What Is the State Flower of Rhode Island? Characteristics, History, & Symbols
Each state in the US has its unique floral emblem. When it comes to the official floral emblem of Rhode Island, a specific charming flower called Viola sororia takes the spotlight. In the less formal sense, that flower is known as the Common Violet. The Common Violet is a lovely, eccentric low-growing plant with distinctive purple flowers that emerge from charming heart-shaped foliage.
The appearance of this plant and its energy is why the school children of Rhode Island voted this flower to be the official state flower of Rhode Island. While the children voted in 1897, it was only after 70 years that the official bill was brought to make the Common Violet one of many state’s symbols. The General Assembly officially adopted the flower on March 11, 1968.
Read on below to learn more about how the Common Violet received such a huge honor.
|Common Blue Violet, Wood Violet, Woolly Blue Violet, Meadow Violet
|Purple, White, Pink, Blue
|3 to 8 inches high
|USDA Hardiness zones:
|Zones 3 to 7
|Moist, rich soil
Viola sororia is a stemless perennial plant with charming heart-shaped leaves that grow from the rhizomes. The leaves are green, smooth, and glossy, but what makes this plant unique are the lovely violet flower petals. Each flower has five vivid purple petals with yellow centers, standing on top of leafless stalks. The flower stems are erect, although the flowers bend towards the ground on the very tips. The plant can grow up to 8 inches high and wide and has versatile use. You can plant the common violet in garden beds, edges, borders, and containers.
The Common Violet usually grows as a wildflower in gardens, borders, and woodlands. They prefer moist and shaded areas with well-drained soil. They can tolerate full sun, but only when enough moisture is provided. Violas tend to grow freely and can become invasive when the site is not mowed frequently.
While the Common Violet has a bland taste and isn’t considered tasty, it is actually an edible plant. Since violets are full of vitamins A and C, many gardeners and cooks use raw violet leaves for salads or cooked as greens; some even believe that the roots are edible. They can also be made into jellies and candies. Viola sororia is also excellent for tea brewing since it is thought to have anti-inflammatory effects. It is also considered to treat colds, headaches, and constipation.
The Common Violet is heat and cold-resistant, making it straightforward to grow and thrive in most conditions. The flower enjoys moist, well-drained soil, preferably with a small amount of substrate added, such as vermiculite or perlite. While this variety of violet enjoys a lot of sun exposure, the leaves tend to burn when exposed to direct sunlight for too long. On the other hand, when violets get insufficient sunlight throughout the day, the stems can get weak and thin, and the entire plant will begin to flop over.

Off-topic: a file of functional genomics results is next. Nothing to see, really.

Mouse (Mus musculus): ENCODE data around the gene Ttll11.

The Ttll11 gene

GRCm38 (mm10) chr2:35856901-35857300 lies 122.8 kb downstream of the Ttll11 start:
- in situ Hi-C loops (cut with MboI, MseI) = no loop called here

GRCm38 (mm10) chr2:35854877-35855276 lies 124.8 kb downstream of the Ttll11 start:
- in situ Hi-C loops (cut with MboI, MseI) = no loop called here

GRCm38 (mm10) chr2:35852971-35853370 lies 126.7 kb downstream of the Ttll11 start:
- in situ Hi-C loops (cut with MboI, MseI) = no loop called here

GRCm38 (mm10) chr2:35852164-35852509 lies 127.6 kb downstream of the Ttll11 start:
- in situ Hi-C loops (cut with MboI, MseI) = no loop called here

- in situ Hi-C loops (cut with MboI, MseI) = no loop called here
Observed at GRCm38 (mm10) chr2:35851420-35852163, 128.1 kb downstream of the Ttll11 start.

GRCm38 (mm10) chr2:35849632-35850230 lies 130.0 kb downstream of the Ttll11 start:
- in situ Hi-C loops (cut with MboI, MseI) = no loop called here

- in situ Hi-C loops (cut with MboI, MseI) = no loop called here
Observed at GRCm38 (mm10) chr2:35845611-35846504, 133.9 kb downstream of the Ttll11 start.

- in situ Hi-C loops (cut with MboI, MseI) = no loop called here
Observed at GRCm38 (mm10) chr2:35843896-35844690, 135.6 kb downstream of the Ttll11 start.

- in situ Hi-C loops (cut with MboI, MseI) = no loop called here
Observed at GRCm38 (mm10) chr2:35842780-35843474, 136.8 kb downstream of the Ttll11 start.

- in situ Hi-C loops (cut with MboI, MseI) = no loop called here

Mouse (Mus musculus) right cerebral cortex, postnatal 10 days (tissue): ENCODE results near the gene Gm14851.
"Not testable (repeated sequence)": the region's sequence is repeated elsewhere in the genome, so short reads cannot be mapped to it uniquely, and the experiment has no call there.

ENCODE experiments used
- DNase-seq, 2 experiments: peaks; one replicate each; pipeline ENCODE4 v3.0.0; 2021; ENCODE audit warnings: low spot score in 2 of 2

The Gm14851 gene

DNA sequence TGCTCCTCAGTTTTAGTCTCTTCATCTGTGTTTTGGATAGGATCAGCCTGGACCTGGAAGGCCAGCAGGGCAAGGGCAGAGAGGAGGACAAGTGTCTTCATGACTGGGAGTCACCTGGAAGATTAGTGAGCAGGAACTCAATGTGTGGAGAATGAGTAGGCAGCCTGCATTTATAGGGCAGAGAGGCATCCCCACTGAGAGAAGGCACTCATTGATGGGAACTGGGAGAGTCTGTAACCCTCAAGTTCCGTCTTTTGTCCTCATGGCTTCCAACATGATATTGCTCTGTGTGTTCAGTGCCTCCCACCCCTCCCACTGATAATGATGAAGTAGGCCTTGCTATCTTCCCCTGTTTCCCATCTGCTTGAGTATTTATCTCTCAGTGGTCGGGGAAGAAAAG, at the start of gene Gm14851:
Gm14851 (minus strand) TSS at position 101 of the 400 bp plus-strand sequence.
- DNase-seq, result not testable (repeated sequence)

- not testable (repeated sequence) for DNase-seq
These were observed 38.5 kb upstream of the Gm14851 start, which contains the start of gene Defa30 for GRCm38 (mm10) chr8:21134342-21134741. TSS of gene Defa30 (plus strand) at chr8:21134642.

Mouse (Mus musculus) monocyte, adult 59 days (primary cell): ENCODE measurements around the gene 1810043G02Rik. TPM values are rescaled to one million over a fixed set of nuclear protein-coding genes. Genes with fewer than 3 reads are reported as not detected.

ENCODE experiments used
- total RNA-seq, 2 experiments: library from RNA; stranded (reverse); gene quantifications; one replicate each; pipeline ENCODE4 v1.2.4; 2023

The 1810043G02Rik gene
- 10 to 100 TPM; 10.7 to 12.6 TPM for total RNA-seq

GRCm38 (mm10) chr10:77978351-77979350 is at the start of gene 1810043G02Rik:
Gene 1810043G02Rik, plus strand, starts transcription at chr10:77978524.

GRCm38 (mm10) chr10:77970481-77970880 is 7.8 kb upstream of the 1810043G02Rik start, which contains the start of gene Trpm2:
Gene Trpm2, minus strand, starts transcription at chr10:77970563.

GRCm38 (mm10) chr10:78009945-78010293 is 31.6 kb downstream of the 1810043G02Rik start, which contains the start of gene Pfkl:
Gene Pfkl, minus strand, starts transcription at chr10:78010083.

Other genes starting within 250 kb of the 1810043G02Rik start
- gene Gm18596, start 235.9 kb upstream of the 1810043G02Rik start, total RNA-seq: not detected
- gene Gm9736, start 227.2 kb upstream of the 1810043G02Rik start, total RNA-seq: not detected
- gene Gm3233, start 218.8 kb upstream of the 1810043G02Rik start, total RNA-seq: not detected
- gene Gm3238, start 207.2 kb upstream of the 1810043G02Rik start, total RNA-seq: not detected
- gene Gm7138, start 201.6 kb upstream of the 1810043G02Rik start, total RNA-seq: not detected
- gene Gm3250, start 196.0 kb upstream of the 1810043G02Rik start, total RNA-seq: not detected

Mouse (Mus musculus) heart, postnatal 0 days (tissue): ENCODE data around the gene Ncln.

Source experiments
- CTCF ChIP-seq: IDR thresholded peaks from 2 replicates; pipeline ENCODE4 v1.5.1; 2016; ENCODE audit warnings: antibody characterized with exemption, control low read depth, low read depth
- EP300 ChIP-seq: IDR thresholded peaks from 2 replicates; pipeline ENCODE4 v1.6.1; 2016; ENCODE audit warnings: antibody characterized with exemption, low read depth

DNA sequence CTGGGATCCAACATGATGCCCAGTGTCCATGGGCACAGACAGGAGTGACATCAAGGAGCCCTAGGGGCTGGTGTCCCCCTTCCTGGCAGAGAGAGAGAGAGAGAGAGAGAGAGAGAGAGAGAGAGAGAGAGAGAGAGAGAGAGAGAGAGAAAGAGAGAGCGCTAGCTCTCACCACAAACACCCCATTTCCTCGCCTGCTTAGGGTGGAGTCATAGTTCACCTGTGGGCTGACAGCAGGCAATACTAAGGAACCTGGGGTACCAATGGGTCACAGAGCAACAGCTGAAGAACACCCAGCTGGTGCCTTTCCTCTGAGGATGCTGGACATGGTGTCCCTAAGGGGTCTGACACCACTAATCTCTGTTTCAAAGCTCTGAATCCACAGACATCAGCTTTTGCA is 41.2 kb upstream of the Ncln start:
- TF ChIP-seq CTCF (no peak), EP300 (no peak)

Risks and Diseases
Although they are resistant to deers, violets tend to have issues with pests such as slugs, snails, aphids, and spider mites. Another common issue that may occur on violets is the powdery mildew and pansy leaf spot.
Becoming the State Flower of Rhode Island
The story of how the Common Violet became the state flower of Rhode Island dates back to 1897. The man credited for organizing the first referendum for the state flower is Thomas Stockwell, Rhode Island School Commissioner. The first vote was made up of 10 flower species, which the school children of Rhode Island were supposed to vote for. The 10 finalists, including the Common Violet, were rose, lily, water lily, pink, pansy, daisy, buttercup, arbutus, and goldenrod. Once the children finished voting, the final counts added up to 10,013 votes for the Violet flower to be the state flower of Rhode Island.
The state announced these results on Arbor day 1897. Nevertheless, the Rhode Island General Assembly never made the children’s vote official, leaving this issue unresolved.
It was only until 1967, 70 years later, that a politician and a teacher Francis Sherman, introduced a crucial bill. This time, the General Assembly took action and made the Common Violet Rhode Island’s official floral emblem on March 11, 1968.
On March 13, 2001, another bill was introduced by Senator Susan Sosnowski, which was meant to update the previous bill. The new, updated bill changed the Latin name of the Common Violet from Viola palmata to Viola sororia. This second bill was made official by the General Assembly on July 31, 2001.
Other Rhode Island State Symbols
- An anchor, 13 golden stars, blue ribbon with the word ‘’hope’’
- Adopted in 1877
- Anchor with the word ‘’hope’’
- Adopted on May 4, 1664
- Rhode Island Red
- Adopted on May 3, 1954
- Coffee Milk
- Adopted on July 29, 1993
- Striped Bass
- Adopted on July 13, 2000
- Rhode Island Greening Apple
- Adopted on June 20, 1991
- Discovered in northern Rhode Island by geologist George Bowen
- Adopted on May 26, 1966
- Red Maple
- Adopted on March 6, 1964
After reading this brief history of how violet became the state flower of Rhode Island, hopefully, you will notice its role and importance a bit more. Many symbols embellish one state, but the floral emblems may be the most magical symbols. Once the Common Violet became the official floral emblem of Rhode Island, it gained a significant role in enriching the culture of this state and showing all that the state has to offer.
Featured Image Credit: Predrag Lukic, Shutterstock